Perhaps one of the most significant issues facing North American training programs, and discussed by both Bernstein and Saperson, is the recent attention given to resident duty-hours. The U.S. requirement of an 80 duty-hour work-week began in 2003 and was revised with additional restrictions in 2011. Duty-hour restrictions were designed to improve patient safety and reduce errors caused by residents’ sleep deprivation. In a resident opinion survey (6), residents were highly ambivalent about the likely effects of these new changes; 36.9% felt that the duty-hour changes would improve overall patient safety, but 37.5% felt it would not improve safety, and 27.4% were neutral on this topic. Also, residents raised additional concerns, which included 1) problems in the continuity of patient care because of more frequent resident shift changes and sign-outs; 2) loss of faculty, resident, and medical student education and teaching time; and 3) increased financial expense as additional medical providers would have to be added to most hospital systems. It also appears that the actual effects of duty-hour restrictions has not yet been fully determined and that results will be highly dependent on the outcomes measured.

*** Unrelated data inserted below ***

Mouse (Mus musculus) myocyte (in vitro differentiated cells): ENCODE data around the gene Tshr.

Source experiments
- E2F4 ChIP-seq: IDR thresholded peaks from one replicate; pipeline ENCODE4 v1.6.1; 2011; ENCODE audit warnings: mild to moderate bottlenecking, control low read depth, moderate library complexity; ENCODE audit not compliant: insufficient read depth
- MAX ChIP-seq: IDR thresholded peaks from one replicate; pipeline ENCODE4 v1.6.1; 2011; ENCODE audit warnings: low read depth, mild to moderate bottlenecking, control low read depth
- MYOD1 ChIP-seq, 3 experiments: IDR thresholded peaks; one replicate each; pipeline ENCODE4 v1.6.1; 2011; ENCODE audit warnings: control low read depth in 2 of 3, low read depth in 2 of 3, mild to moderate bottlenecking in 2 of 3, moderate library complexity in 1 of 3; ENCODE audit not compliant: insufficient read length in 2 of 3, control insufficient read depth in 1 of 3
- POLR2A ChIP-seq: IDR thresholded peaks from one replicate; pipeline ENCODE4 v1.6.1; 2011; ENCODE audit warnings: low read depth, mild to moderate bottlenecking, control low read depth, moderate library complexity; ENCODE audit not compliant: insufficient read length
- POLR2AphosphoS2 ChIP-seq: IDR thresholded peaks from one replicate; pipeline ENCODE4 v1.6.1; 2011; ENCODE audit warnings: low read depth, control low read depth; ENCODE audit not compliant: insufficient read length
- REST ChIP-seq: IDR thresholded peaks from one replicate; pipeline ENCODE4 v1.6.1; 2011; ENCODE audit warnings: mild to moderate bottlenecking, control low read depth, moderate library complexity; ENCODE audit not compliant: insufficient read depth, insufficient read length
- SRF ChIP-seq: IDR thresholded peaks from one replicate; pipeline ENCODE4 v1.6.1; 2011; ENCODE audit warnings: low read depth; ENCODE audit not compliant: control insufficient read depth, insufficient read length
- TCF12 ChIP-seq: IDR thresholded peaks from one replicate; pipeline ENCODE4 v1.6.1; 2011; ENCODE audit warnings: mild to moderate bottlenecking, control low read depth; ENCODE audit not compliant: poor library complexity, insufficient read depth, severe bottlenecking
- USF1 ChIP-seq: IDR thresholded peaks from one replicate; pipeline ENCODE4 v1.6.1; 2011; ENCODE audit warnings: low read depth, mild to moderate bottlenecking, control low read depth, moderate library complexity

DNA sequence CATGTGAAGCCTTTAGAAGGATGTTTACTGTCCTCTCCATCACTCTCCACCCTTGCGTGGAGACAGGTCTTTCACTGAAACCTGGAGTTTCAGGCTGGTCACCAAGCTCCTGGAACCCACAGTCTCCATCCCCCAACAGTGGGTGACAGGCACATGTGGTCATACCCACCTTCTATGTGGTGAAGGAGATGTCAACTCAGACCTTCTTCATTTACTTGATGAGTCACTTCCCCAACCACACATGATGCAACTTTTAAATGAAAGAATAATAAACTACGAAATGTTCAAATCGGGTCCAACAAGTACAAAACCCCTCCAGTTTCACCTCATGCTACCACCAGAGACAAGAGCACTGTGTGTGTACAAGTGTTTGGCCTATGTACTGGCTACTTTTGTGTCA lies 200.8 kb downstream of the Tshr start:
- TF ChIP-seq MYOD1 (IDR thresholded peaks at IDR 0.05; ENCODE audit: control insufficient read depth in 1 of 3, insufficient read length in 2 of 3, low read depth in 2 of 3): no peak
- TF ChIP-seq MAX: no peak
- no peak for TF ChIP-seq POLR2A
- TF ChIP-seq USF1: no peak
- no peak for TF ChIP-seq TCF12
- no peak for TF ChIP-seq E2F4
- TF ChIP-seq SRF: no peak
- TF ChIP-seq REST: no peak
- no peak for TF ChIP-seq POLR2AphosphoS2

This issue has only recently emerged in Canada. The issue of decreasing resident duty-hours has significant implications for training, teaching, and lifestyle for residents and supervisors, and will no doubt affect the operation of hospitals and academic institutions alike. This will be one of the major issues that will dominate the field, as it will deal with how to balance education and service in the United States and Canada. Typically, in these countries, residents see patients in the emergency departments on call, and staff play varying roles in teaching through the supervisory process. In the United Kingdom, recent issues around “duty-hours” have not emerged; however trainees are required to work less than 48 hours per week and must have time off after every night on call (personal communication: D.K. Bhugra, 2013).